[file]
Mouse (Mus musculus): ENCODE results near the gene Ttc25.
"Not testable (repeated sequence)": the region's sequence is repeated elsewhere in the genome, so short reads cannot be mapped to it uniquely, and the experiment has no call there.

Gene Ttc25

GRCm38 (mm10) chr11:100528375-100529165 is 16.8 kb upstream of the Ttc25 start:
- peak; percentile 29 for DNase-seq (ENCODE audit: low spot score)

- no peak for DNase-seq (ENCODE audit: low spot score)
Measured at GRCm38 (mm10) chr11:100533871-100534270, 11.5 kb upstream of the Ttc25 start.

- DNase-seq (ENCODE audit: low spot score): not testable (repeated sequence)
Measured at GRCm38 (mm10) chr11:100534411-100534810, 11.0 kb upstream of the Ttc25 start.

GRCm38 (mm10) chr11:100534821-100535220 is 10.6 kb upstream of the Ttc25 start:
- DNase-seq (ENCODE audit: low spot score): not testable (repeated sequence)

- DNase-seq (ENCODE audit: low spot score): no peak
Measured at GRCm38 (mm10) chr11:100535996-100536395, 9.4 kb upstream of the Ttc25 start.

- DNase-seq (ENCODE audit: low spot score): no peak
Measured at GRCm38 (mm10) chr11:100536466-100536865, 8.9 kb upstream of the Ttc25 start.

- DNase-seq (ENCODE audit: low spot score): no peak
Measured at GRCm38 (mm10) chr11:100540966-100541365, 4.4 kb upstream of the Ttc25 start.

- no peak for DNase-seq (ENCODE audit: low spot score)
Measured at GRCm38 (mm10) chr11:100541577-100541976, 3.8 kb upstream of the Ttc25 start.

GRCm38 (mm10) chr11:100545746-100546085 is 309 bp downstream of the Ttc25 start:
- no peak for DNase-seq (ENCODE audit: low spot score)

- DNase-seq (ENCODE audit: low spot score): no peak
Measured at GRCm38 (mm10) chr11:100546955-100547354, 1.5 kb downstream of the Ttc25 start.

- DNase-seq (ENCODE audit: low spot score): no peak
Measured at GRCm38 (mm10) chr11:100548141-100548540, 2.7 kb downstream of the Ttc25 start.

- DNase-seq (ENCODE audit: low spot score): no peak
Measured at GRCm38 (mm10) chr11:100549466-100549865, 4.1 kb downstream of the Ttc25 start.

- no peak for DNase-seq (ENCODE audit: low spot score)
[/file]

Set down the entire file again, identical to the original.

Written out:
Mouse (Mus musculus): ENCODE results near the gene Ttc25.
"Not testable (repeated sequence)": the region's sequence is repeated elsewhere in the genome, so short reads cannot be mapped to it uniquely, and the experiment has no call there.

Gene Ttc25

GRCm38 (mm10) chr11:100528375-100529165 is 16.8 kb upstream of the Ttc25 start:
- peak; percentile 29 for DNase-seq (ENCODE audit: low spot score)

- no peak for DNase-seq (ENCODE audit: low spot score)
Measured at GRCm38 (mm10) chr11:100533871-100534270, 11.5 kb upstream of the Ttc25 start.

- DNase-seq (ENCODE audit: low spot score): not testable (repeated sequence)
Measured at GRCm38 (mm10) chr11:100534411-100534810, 11.0 kb upstream of the Ttc25 start.

GRCm38 (mm10) chr11:100534821-100535220 is 10.6 kb upstream of the Ttc25 start:
- DNase-seq (ENCODE audit: low spot score): not testable (repeated sequence)

- DNase-seq (ENCODE audit: low spot score): no peak
Measured at GRCm38 (mm10) chr11:100535996-100536395, 9.4 kb upstream of the Ttc25 start.

- DNase-seq (ENCODE audit: low spot score): no peak
Measured at GRCm38 (mm10) chr11:100536466-100536865, 8.9 kb upstream of the Ttc25 start.

- DNase-seq (ENCODE audit: low spot score): no peak
Measured at GRCm38 (mm10) chr11:100540966-100541365, 4.4 kb upstream of the Ttc25 start.

- no peak for DNase-seq (ENCODE audit: low spot score)
Measured at GRCm38 (mm10) chr11:100541577-100541976, 3.8 kb upstream of the Ttc25 start.

GRCm38 (mm10) chr11:100545746-100546085 is 309 bp downstream of the Ttc25 start:
- no peak for DNase-seq (ENCODE audit: low spot score)

- DNase-seq (ENCODE audit: low spot score): no peak
Measured at GRCm38 (mm10) chr11:100546955-100547354, 1.5 kb downstream of the Ttc25 start.

- DNase-seq (ENCODE audit: low spot score): no peak
Measured at GRCm38 (mm10) chr11:100548141-100548540, 2.7 kb downstream of the Ttc25 start.

- DNase-seq (ENCODE audit: low spot score): no peak
Measured at GRCm38 (mm10) chr11:100549466-100549865, 4.1 kb downstream of the Ttc25 start.

- no peak for DNase-seq (ENCODE audit: low spot score)